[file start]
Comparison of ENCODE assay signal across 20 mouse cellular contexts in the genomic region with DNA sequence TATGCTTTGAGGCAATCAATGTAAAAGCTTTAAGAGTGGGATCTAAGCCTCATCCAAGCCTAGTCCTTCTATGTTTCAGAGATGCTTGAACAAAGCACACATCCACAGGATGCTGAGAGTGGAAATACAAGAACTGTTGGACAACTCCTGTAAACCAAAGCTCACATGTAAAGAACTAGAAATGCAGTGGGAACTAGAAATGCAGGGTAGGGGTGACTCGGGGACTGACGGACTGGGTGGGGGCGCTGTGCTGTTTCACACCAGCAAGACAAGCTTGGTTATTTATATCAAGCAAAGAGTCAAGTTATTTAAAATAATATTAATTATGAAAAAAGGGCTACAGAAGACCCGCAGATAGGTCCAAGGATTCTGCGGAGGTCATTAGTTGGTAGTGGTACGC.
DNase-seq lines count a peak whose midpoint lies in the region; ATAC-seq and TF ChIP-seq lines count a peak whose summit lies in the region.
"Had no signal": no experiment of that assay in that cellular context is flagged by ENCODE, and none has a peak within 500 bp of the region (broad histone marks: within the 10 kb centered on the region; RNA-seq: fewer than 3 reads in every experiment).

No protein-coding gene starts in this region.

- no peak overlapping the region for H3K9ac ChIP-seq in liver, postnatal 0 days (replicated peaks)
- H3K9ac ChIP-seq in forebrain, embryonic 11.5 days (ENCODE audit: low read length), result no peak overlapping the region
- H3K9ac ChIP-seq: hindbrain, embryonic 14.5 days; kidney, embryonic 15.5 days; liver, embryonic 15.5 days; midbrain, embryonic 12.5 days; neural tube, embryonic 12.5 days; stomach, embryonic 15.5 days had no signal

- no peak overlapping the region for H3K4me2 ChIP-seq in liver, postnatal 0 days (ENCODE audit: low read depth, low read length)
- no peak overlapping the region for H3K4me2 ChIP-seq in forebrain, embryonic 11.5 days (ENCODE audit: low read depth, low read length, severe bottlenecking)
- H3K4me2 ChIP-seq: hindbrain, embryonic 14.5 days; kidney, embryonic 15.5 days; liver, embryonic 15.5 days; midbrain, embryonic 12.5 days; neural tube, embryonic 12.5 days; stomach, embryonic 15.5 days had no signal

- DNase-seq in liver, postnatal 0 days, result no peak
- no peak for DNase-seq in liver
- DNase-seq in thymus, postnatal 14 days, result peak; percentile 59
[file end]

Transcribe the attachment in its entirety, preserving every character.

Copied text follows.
Comparison of ENCODE assay signal across 20 mouse cellular contexts in the genomic region with DNA sequence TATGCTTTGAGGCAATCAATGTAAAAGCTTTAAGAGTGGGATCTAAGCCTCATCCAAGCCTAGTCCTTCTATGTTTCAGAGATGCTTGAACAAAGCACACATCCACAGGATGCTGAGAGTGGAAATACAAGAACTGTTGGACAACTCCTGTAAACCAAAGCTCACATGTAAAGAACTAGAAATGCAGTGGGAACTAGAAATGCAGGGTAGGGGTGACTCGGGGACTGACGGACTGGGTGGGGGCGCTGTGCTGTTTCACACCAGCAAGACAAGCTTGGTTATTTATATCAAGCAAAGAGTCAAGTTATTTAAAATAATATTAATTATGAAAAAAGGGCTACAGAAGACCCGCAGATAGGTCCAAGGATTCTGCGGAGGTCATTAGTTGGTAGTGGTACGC.
DNase-seq lines count a peak whose midpoint lies in the region; ATAC-seq and TF ChIP-seq lines count a peak whose summit lies in the region.
"Had no signal": no experiment of that assay in that cellular context is flagged by ENCODE, and none has a peak within 500 bp of the region (broad histone marks: within the 10 kb centered on the region; RNA-seq: fewer than 3 reads in every experiment).

No protein-coding gene starts in this region.

- no peak overlapping the region for H3K9ac ChIP-seq in liver, postnatal 0 days (replicated peaks)
- H3K9ac ChIP-seq in forebrain, embryonic 11.5 days (ENCODE audit: low read length), result no peak overlapping the region
- H3K9ac ChIP-seq: hindbrain, embryonic 14.5 days; kidney, embryonic 15.5 days; liver, embryonic 15.5 days; midbrain, embryonic 12.5 days; neural tube, embryonic 12.5 days; stomach, embryonic 15.5 days had no signal

- no peak overlapping the region for H3K4me2 ChIP-seq in liver, postnatal 0 days (ENCODE audit: low read depth, low read length)
- no peak overlapping the region for H3K4me2 ChIP-seq in forebrain, embryonic 11.5 days (ENCODE audit: low read depth, low read length, severe bottlenecking)
- H3K4me2 ChIP-seq: hindbrain, embryonic 14.5 days; kidney, embryonic 15.5 days; liver, embryonic 15.5 days; midbrain, embryonic 12.5 days; neural tube, embryonic 12.5 days; stomach, embryonic 15.5 days had no signal

- DNase-seq in liver, postnatal 0 days, result no peak
- no peak for DNase-seq in liver
- DNase-seq in thymus, postnatal 14 days, result peak; percentile 59